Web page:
Game Pile: Thomas Was Alone

Buy it buy it buy it buy it buy it buy it buy it buy it.

Alright, in case you needed more information: Thomas Was Alone is a smart, funny, endearing story that uses the constraints of videogame development as part of the narrative. In the same way Assassin’s Creed used the animus as a story element that explained the videogame elements in the experience, Thomas Was Alone creates a story about videogame elements. It’s the simplest form of puzzle platformer you will ever see – I cannot imagine a more minimalist take on a game’s elements outside of being monochrome – and its storytelling elements are almost all a matter of a narrator expositing a character’s feelings and thoughts. It’s also not particularly difficult – I found no point the game held me up in order to make me pass a ridiculous skill gate.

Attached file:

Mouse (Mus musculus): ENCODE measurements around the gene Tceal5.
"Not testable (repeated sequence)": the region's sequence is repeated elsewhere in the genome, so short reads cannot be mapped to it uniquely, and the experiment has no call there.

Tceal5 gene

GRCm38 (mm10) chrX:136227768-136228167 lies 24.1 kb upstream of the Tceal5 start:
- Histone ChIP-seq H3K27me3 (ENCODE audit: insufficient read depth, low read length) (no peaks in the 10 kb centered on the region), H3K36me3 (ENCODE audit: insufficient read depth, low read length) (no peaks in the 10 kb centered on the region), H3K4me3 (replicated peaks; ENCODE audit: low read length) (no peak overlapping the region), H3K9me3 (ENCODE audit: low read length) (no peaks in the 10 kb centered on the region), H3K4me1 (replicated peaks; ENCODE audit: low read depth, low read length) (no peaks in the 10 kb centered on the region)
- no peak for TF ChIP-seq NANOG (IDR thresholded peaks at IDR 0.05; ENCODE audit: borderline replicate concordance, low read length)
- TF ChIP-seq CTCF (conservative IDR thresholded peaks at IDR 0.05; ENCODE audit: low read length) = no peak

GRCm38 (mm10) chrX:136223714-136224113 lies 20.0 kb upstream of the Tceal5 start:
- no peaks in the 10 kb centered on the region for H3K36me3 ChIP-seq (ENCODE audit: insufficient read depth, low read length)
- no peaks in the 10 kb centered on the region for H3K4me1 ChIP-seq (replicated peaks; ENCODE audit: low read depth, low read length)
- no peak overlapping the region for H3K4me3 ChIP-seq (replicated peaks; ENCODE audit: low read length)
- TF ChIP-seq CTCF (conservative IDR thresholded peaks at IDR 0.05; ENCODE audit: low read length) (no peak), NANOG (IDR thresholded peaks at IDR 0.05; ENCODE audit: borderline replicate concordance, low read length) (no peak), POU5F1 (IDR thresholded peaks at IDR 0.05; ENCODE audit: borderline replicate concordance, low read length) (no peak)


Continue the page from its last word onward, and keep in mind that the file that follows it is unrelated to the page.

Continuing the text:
The real thing that makes this game so remarkable is the way its characterisation shines through. There are about seven characters (or are there?) in this story, and all seven of them have distinct, interesting, humanised personalities based on the experience of the world they live in and their interaction with one another. Any time someone wants to tell me that characterisation is hard, I think I need to beat them around the head with this game. The game’s super-simple mechanics still created avenues for the storytelling to examin the way the characters behaved – with particular reference to Sarah and Laura.

It’s three hours out of your life, it’s fantastic, atmospheric, and sweet, and costs less than a movie ticket.